But too cold to just leave wotta out in the cah and expect it not to freeze up. Gotta say, though, we have also not had temps below the teens here yet, except for one or two nights it hit single digits briefly. So maybe the warmist ass-hats are right, which would be good as fah as I’m concerned; longer growing season, lower heating bills.

  19. @terry,

    BTW, great idea with the lunch bags. Just wanted to go on record! If I repackage flour, I’ll definitely be trying this.

    nick

  20. We had winter here in the Land of Sugar just a few years ago. Had snow and everything.

    Chengdo in Sichuan Province, PRC, where my wife’s family is from, sees snow every few years, with “snow” meaning a few flakes in the air, which melt on contact with the ground. When her parents came here for the first time, there was a heavy, early snowstorm a couple months after they arrived. “Oh, how beautiful!” My wife and her parents and son (not my step-son yet) just had to go out and make a (small and very pathetic) snowman and otherwise spend so much time in the snow that they all caught colds. (I then got the son full snow clothes, suitable for sledding or whatever. In particular, nice, warm gloves. They were the first gloves he’d ever owned, and he was so delighted with them that he tried to eat and do his homework wearing them. With very limited success.)

    That snow melted, but never fear, there was another snowstorm a couple weeks later. “Oh, how beautiful!” Then another a couple weeks later. The cheers were less enthusiastic. By the time the parents went back to the PRC, four months after the first snowfall, they were quite thoroughly sick of the stuff and very happy to go home, where they never have to deal with it.

  21. “…they were quite thoroughly sick of the stuff and very happy to go home, where they never have to deal with it.”

    Ya, it’s a northern thing. Ya either dig it or ya don’t. We who grew up in it learned to deal with it and even have fun. Dress for it, get into winta sports, have snowball fights, etc. So our son played hockey, natch; wife is a double-black-diamond-level Alpine skier; and I’m just an old schlub who does x-c and snowshoeing because I adore and worship peace and fucking quiet and no other fucking human beings anywhere near me, except maybe the wife.

    Sorry for the bad language; it’s my one remaining vice, I think. Maybe one of my last two or three…but gee, it’s an English word and covers so much ground and has for a thousand years or more. Verb, noun, adjective, etc.

    Speaking of the wife, she’s still out in the East Bay of Kalifornia this week, helping to control the rug-rat grandkids while Daddy is tooling around the great Lone Star State. And now my youngest brother and his wife are considering moving out, too, and their two daughters are there already. Hell, why not; get an up-close personal view of the coming national collapse where it will likely start. Bankruptcy, Turd World invasions, drought, regular working and middle-class schmucks bailing out by the tens of thousands for Nevada and Idaho, etc.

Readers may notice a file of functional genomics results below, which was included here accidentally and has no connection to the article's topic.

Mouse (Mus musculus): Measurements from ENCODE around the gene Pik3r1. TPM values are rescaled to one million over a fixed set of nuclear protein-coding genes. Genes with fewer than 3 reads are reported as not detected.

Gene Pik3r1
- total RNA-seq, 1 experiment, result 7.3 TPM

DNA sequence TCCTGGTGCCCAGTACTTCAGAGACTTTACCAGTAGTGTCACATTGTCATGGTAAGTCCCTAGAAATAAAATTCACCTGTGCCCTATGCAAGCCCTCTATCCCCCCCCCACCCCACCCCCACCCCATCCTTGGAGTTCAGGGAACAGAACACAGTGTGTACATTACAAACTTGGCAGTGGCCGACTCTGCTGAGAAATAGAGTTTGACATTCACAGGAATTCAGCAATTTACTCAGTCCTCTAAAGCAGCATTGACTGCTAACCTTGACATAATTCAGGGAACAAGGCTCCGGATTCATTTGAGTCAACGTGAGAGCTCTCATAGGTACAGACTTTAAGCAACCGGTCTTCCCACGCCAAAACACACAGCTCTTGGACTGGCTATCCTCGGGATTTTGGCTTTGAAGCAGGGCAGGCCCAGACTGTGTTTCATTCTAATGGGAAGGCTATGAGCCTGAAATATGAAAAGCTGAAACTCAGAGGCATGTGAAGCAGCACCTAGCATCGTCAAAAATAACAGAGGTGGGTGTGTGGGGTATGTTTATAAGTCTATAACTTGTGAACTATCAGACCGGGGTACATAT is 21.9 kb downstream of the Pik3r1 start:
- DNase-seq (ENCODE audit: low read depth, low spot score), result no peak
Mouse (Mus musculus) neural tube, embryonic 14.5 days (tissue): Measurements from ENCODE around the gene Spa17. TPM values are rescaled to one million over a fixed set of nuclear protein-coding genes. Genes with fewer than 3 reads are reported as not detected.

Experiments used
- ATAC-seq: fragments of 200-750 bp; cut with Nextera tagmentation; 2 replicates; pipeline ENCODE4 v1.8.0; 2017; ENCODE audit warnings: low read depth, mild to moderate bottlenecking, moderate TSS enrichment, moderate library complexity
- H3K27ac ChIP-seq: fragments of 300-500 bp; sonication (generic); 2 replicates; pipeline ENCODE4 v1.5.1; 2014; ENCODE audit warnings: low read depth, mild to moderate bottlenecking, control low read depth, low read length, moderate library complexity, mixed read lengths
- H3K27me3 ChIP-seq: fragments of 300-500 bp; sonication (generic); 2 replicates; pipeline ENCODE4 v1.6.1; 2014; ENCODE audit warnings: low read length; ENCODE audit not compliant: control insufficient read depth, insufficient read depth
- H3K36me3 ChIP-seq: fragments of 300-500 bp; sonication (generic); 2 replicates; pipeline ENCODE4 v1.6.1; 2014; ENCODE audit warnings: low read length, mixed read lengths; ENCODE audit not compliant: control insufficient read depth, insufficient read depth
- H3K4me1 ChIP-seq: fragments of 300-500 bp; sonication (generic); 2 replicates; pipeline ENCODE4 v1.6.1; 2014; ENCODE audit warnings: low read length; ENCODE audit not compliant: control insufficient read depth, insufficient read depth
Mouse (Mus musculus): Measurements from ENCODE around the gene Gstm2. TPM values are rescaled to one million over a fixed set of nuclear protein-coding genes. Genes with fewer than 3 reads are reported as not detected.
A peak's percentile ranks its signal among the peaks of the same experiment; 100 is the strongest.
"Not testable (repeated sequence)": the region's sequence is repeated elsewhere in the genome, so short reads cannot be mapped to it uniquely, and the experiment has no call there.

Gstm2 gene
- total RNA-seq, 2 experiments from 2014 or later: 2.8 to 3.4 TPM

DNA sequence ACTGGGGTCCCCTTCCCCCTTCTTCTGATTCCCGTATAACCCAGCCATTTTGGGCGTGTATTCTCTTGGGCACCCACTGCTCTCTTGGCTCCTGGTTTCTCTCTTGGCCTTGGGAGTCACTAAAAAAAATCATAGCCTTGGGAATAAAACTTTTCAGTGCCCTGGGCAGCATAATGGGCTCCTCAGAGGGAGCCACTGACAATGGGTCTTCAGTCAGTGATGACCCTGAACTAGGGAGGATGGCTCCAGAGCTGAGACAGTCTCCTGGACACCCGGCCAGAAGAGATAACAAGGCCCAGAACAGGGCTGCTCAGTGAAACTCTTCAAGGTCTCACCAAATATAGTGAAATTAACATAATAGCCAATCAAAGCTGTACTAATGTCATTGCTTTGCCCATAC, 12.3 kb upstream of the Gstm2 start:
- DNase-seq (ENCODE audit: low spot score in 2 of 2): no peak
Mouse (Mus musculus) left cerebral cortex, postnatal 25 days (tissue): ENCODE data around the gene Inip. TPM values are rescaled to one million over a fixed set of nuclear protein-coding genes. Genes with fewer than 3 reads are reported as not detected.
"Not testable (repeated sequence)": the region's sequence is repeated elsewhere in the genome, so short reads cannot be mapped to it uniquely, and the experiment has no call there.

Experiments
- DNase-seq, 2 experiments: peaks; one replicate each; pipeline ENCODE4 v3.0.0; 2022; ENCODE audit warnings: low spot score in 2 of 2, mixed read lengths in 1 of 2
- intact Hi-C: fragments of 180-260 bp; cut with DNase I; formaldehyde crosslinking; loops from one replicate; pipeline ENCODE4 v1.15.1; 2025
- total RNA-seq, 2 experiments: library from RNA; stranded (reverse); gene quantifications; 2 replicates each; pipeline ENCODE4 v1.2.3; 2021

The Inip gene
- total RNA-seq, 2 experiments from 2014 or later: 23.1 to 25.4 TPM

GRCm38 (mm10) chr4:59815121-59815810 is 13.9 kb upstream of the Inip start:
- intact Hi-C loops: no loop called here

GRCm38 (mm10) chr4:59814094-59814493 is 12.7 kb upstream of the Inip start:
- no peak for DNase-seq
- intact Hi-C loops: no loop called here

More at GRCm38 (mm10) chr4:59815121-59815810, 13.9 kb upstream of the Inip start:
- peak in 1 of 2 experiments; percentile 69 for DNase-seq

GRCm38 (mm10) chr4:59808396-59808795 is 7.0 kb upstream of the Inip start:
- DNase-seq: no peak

We get a pretty good up-close view near here, too; north-country Vampire State is pretty grim and has been for quite a while, but even closer to home; OFD has been doing recon exercises in the AO here and there are some grim-looking ‘hoods, primarily in the form of trailer parks, but also some broken-down old houses and barns. And just a couple of miles up the road, near the lake shore but away from all the rich folks’ places, a pretty nasty-looking ‘hood, from whence cometh some of our own local underclass types. It’s down in a boggy, swampy area, with dirt roads going in and out, and reminiscent of more southern parts of Appalachia.

    If this year and/or next turns out to be another large recession, look for more peeps outta work, higher crime rates, and less cop manpower available to rush to your 911 call. Proceed accordingly.

  22. Yeah, good idea. I remember reading about using paper bags many years ago, but it didn’t stick.

  23. This has several advantages. I can write on the paper bag prior to sealing, air is easily evacuated without sucking flour particles into the seal, there is added light protection, the shape is easy to work with, and when I open the vacuum bag, the flour is already in a convenient container.

    I’d be wary of chemical contamination from the paper and the glue on the bag.

  24. I’d be wary of chemical contamination from the paper and the glue on the bag.

    From my searches with the Google Machine, and my assumptions from my unguided youth, I believe brown paper bags sold as “lunch bags”, if new, are considered “food grade”. But, that is not an enormous guarantee.

    I am also working with the assumption that flour is sold basically in a wrapped, thick brown bag. I would bet that much of the manufacturing are by the same places and methods.

    I know somebody who used to work in that industry. I will make a point to ask what he knows.